Direct download (4 more)  
     
    Export citation  
     
    Bookmark   1 citation  
  33. Exclusion Constraints Facilitate Statistical Word Learning.Katherine Yoshida, Mijke Rhemtulla & Athena Vouloumanos - 2012 - Cognitive Science 36 (5):933-947.
    The roles of linguistic, cognitive, and social-pragmatic processes in word learning are well established. If statistical mechanisms also contribute to word learning, they must interact with these processes; however, there exists little evidence for such mechanistic synergy. Adults use co-occurrence statistics to encode speech–object pairings with detailed sensitivity in stochastic learning environments (Vouloumanos, 2008). Here, we replicate this statistical work with nonspeech sounds and compare the results with the previous speech studies to examine whether exclusion constraints contribute equally (...)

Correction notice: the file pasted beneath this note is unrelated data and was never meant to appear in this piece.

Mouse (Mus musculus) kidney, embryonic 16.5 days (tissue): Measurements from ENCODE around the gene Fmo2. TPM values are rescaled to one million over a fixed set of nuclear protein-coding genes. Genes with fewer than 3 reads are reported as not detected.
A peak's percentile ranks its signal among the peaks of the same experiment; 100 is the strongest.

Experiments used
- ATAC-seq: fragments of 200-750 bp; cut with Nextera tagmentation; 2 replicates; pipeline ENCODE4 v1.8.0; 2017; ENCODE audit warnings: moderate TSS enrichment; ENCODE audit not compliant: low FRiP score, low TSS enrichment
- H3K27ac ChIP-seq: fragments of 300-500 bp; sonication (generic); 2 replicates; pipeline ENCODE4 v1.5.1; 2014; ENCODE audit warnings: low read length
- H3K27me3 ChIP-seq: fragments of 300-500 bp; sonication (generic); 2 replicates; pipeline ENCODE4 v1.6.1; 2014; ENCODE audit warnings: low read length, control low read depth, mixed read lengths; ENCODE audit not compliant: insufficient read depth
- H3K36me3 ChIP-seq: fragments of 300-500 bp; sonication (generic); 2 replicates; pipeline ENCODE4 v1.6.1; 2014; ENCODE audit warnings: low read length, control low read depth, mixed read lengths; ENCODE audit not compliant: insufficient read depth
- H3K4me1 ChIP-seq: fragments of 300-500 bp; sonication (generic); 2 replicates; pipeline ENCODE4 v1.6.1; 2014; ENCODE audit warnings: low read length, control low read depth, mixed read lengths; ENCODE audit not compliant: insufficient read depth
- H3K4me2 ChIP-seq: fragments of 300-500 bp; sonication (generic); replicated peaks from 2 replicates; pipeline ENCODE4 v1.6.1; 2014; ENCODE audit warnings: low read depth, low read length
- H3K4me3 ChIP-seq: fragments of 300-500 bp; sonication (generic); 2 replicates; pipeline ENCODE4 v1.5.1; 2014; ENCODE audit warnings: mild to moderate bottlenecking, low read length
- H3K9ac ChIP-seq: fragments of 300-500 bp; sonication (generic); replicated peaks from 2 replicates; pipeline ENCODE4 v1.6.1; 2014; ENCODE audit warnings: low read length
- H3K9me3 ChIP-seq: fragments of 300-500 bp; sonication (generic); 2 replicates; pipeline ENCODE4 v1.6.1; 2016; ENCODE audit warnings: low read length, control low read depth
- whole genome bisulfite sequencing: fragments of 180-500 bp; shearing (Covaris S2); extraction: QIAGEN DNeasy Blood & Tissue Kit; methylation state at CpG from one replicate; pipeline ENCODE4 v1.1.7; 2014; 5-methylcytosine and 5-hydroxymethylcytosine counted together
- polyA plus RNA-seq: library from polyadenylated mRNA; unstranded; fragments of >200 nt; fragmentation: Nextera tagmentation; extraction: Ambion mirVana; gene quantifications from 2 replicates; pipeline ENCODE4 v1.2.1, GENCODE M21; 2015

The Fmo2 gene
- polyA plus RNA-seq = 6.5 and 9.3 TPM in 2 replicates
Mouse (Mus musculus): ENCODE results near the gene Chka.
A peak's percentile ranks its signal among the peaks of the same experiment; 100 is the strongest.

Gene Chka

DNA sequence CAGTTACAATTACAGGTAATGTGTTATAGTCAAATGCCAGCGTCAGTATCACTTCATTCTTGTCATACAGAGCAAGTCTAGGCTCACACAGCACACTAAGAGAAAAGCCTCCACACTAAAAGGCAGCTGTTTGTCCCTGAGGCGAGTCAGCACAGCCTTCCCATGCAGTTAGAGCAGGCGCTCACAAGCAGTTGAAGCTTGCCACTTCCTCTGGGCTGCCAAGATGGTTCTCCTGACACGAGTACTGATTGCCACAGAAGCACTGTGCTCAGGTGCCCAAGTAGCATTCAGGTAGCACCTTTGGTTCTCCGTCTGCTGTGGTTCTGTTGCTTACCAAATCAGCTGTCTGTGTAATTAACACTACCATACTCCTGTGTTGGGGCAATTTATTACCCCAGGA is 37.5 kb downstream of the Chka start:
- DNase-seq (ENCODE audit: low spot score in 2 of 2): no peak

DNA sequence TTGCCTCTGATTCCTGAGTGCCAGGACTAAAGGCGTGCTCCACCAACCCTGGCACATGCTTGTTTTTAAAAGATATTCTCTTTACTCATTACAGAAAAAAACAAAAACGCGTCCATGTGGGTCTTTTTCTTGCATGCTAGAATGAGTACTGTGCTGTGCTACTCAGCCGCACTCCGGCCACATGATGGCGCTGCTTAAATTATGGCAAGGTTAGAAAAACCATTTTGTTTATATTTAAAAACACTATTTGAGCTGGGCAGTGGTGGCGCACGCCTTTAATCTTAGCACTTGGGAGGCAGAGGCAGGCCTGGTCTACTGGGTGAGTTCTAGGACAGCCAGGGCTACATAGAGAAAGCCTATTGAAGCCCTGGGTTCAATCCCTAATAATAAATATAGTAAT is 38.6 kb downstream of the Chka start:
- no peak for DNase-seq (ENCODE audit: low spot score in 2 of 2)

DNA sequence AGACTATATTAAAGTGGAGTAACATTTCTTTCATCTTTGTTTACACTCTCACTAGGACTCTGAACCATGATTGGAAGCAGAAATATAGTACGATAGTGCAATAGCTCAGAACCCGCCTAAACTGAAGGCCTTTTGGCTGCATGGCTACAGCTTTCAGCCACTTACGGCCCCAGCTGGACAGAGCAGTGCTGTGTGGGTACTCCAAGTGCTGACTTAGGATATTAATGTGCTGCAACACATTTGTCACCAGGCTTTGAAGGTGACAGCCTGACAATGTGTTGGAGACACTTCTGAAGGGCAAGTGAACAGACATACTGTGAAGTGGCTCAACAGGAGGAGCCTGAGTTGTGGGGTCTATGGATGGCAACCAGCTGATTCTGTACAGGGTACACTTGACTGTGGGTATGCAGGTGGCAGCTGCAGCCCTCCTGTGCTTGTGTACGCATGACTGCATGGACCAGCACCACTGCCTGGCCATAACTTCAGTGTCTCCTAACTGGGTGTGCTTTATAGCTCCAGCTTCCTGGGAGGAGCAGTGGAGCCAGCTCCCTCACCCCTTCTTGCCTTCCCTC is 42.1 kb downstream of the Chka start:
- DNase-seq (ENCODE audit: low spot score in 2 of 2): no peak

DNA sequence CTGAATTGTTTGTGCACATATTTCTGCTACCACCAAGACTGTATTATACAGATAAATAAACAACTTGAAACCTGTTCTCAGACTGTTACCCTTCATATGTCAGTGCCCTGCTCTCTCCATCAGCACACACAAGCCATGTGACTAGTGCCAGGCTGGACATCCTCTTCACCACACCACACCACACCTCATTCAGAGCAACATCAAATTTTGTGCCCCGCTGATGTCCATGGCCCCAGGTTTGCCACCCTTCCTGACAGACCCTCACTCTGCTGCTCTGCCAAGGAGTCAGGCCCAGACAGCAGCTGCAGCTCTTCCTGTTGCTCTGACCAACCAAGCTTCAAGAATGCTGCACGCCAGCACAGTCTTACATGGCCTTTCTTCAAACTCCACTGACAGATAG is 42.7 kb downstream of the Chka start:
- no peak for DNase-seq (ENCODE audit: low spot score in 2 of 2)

Direct download (6 more)  
     
    Export citation  
     
    Bookmark  
  34.  31
    The Effect of Sonority on Word Segmentation: Evidence for the Use of a Phonological Universal.Marc Ettlinger, Amy S. Finn & Carla L. Hudson Kam - 2012 - Cognitive Science 36 (4):655-673.
    It has been well documented how language-specific cues may be used for word segmentation. Here, we investigate what role a language-independent phonological universal, the sonority sequencing principle (SSP), may also play. Participants were presented with an unsegmented speech stream with non-English word onsets that juxtaposed adherence to the SSP with transitional probabilities. Participants favored using the SSP in assessing word-hood, suggesting that the SSP represents a potentially powerful cue for word segmentation. To ensure the SSP influenced (...)
    Direct download (7 more)  
     
    Export citation  
     
    Bookmark   1 citation  
  35.  50